Event Title

Pas de deux: The Language of Classical Ballet

Faculty Mentor

Scott Shinabargar, Ph.D.

College

College of Arts and Sciences

Department

Department of World Languages and Cultures

Location

DIGS 114

Start Date

20-4-2018 1:00 PM

Description

As a traditionally European art form, ballet is neither widely practiced nor studied by many dancers in the United States in comparison to other countries. As both a French major and ballet dancer, my goal for this project is to highlight the history of ballet, and the use of French language within its technique, exposing the audience to the rich tradition of a classic and expressive art form. After a brief discussion of the history of classical ballet and its French origins, I will present a video demonstrating the ways in which the French language functions as a tool for artistic expression within an art form, and contrasting it with its use in communication by native French speakers. Furthermore, the video includes several pieces from ballets choreographed by French dancers, along with some basic ballet steps performed by me, and supplementary text explaining the French meaning behind each given term. For example, most people have heard the term “plié” (to bend) used in the context of ballet, but how does this compare to the way it is used in everyday French? How else could the word be interpreted, and how would these other interpretations affect our perception of the movement? By exposing the audience to the various nuances and cultural connotations of the French language used within the art form, I hope to provide a deeper knowledge and appreciation of classical ballet from a global perspective.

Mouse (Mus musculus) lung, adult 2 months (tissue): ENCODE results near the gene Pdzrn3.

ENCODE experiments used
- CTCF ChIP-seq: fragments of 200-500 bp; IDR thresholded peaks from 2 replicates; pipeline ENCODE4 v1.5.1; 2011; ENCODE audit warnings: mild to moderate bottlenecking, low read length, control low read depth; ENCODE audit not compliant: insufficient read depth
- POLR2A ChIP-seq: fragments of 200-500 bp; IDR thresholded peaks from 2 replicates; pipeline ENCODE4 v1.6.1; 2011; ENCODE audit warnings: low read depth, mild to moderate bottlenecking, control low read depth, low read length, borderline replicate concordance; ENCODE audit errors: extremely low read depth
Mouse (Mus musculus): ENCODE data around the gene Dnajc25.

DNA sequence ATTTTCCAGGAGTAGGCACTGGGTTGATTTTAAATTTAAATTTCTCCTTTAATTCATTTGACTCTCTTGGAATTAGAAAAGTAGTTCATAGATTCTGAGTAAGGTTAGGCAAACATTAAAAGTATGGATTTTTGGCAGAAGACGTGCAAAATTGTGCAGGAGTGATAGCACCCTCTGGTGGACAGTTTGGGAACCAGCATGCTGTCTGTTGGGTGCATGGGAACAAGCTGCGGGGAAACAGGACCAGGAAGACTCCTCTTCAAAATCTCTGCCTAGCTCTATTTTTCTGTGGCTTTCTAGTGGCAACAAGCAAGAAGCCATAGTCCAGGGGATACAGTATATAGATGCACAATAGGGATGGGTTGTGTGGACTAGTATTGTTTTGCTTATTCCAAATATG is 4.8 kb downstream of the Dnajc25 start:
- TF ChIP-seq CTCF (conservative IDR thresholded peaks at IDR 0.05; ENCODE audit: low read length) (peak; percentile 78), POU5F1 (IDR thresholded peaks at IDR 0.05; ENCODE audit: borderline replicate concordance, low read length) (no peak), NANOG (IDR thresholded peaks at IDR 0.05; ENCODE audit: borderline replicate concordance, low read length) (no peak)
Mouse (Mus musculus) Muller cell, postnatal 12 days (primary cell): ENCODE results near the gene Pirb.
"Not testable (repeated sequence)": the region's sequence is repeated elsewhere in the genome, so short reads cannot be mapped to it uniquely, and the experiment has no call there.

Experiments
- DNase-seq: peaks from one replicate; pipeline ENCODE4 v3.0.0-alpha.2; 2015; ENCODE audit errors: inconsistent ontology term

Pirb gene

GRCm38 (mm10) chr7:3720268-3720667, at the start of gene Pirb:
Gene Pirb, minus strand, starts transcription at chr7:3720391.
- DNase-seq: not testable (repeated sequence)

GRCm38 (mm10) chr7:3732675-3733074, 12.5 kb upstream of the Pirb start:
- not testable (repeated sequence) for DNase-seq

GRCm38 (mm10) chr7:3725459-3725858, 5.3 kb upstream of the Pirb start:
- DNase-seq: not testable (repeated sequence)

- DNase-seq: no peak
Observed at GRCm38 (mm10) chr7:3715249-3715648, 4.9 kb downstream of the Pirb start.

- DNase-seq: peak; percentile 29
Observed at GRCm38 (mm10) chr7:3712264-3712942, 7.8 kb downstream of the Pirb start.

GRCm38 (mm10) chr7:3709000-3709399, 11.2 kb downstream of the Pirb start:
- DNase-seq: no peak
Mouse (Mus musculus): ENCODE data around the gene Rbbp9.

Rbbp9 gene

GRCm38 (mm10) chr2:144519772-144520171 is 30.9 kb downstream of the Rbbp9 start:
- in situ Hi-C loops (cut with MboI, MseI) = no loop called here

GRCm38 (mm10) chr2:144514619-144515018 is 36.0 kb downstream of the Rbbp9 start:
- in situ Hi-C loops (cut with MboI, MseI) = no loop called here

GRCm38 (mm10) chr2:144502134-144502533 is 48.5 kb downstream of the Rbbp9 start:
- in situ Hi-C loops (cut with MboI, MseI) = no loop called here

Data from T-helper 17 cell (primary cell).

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Apr 20th, 1:00 PM

Pas de deux: The Language of Classical Ballet

DIGS 114

As a traditionally European art form, ballet is neither widely practiced nor studied by many dancers in the United States in comparison to other countries. As both a French major and ballet dancer, my goal for this project is to highlight the history of ballet, and the use of French language within its technique, exposing the audience to the rich tradition of a classic and expressive art form. After a brief discussion of the history of classical ballet and its French origins, I will present a video demonstrating the ways in which the French language functions as a tool for artistic expression within an art form, and contrasting it with its use in communication by native French speakers. Furthermore, the video includes several pieces from ballets choreographed by French dancers, along with some basic ballet steps performed by me, and supplementary text explaining the French meaning behind each given term. For example, most people have heard the term “plié” (to bend) used in the context of ballet, but how does this compare to the way it is used in everyday French? How else could the word be interpreted, and how would these other interpretations affect our perception of the movement? By exposing the audience to the various nuances and cultural connotations of the French language used within the art form, I hope to provide a deeper knowledge and appreciation of classical ballet from a global perspective.